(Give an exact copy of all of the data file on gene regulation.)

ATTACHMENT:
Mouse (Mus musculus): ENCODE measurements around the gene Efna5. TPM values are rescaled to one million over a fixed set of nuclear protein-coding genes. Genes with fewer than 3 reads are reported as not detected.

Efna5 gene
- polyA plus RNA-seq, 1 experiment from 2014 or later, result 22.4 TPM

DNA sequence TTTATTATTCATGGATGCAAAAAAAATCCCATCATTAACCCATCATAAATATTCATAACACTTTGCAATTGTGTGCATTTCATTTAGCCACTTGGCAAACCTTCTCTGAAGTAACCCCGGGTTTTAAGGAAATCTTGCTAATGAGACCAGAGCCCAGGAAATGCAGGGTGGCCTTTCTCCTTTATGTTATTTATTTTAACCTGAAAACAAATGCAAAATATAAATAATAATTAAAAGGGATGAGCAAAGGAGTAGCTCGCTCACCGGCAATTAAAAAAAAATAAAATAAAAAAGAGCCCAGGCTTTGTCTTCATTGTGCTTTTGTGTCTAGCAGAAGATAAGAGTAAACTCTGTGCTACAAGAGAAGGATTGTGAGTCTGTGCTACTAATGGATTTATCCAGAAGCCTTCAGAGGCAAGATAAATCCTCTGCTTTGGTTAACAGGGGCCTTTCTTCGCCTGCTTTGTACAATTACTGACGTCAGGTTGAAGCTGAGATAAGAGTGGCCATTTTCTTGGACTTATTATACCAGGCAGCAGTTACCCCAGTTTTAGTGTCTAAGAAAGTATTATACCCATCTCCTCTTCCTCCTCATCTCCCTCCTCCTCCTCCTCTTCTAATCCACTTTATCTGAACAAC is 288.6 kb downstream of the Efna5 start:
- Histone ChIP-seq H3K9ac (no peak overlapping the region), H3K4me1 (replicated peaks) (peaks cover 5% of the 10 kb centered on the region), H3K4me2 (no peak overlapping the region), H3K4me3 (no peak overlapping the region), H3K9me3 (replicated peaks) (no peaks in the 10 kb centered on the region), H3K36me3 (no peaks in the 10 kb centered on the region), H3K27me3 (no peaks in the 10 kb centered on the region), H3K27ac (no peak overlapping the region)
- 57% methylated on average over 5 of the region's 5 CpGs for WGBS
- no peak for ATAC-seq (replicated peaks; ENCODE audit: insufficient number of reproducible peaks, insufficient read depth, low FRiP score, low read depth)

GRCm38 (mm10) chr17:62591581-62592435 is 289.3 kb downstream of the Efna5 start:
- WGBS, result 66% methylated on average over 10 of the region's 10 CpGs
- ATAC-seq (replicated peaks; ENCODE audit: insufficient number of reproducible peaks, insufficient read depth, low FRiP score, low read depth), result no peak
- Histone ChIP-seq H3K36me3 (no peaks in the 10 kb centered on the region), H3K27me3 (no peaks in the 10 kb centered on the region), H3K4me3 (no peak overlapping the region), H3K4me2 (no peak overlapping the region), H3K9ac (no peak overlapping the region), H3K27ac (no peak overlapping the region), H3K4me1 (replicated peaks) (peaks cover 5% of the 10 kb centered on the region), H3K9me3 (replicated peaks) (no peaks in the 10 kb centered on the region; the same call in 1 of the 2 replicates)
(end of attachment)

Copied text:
Mouse (Mus musculus): ENCODE measurements around the gene Efna5. TPM values are rescaled to one million over a fixed set of nuclear protein-coding genes. Genes with fewer than 3 reads are reported as not detected.

Efna5 gene
- polyA plus RNA-seq, 1 experiment from 2014 or later, result 22.4 TPM

DNA sequence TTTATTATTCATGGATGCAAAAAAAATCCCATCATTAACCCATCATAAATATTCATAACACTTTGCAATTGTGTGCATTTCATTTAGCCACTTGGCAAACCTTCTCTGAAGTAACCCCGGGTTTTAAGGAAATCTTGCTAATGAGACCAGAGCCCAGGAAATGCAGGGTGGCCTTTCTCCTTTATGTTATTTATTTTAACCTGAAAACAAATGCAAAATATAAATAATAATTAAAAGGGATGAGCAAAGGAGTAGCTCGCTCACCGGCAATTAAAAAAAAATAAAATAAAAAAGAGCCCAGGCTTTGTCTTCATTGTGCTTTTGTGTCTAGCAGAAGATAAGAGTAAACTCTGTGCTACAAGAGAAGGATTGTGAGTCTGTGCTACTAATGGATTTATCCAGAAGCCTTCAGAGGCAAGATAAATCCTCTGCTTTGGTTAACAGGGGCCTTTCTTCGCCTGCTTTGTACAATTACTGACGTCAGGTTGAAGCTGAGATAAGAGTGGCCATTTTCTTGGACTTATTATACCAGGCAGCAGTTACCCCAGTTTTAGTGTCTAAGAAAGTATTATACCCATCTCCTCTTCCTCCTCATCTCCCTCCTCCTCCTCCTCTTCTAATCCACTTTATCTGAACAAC is 288.6 kb downstream of the Efna5 start:
- Histone ChIP-seq H3K9ac (no peak overlapping the region), H3K4me1 (replicated peaks) (peaks cover 5% of the 10 kb centered on the region), H3K4me2 (no peak overlapping the region), H3K4me3 (no peak overlapping the region), H3K9me3 (replicated peaks) (no peaks in the 10 kb centered on the region), H3K36me3 (no peaks in the 10 kb centered on the region), H3K27me3 (no peaks in the 10 kb centered on the region), H3K27ac (no peak overlapping the region)
- 57% methylated on average over 5 of the region's 5 CpGs for WGBS
- no peak for ATAC-seq (replicated peaks; ENCODE audit: insufficient number of reproducible peaks, insufficient read depth, low FRiP score, low read depth)

GRCm38 (mm10) chr17:62591581-62592435 is 289.3 kb downstream of the Efna5 start:
- WGBS, result 66% methylated on average over 10 of the region's 10 CpGs
- ATAC-seq (replicated peaks; ENCODE audit: insufficient number of reproducible peaks, insufficient read depth, low FRiP score, low read depth), result no peak
- Histone ChIP-seq H3K36me3 (no peaks in the 10 kb centered on the region), H3K27me3 (no peaks in the 10 kb centered on the region), H3K4me3 (no peak overlapping the region), H3K4me2 (no peak overlapping the region), H3K9ac (no peak overlapping the region), H3K27ac (no peak overlapping the region), H3K4me1 (replicated peaks) (peaks cover 5% of the 10 kb centered on the region), H3K9me3 (replicated peaks) (no peaks in the 10 kb centered on the region; the same call in 1 of the 2 replicates)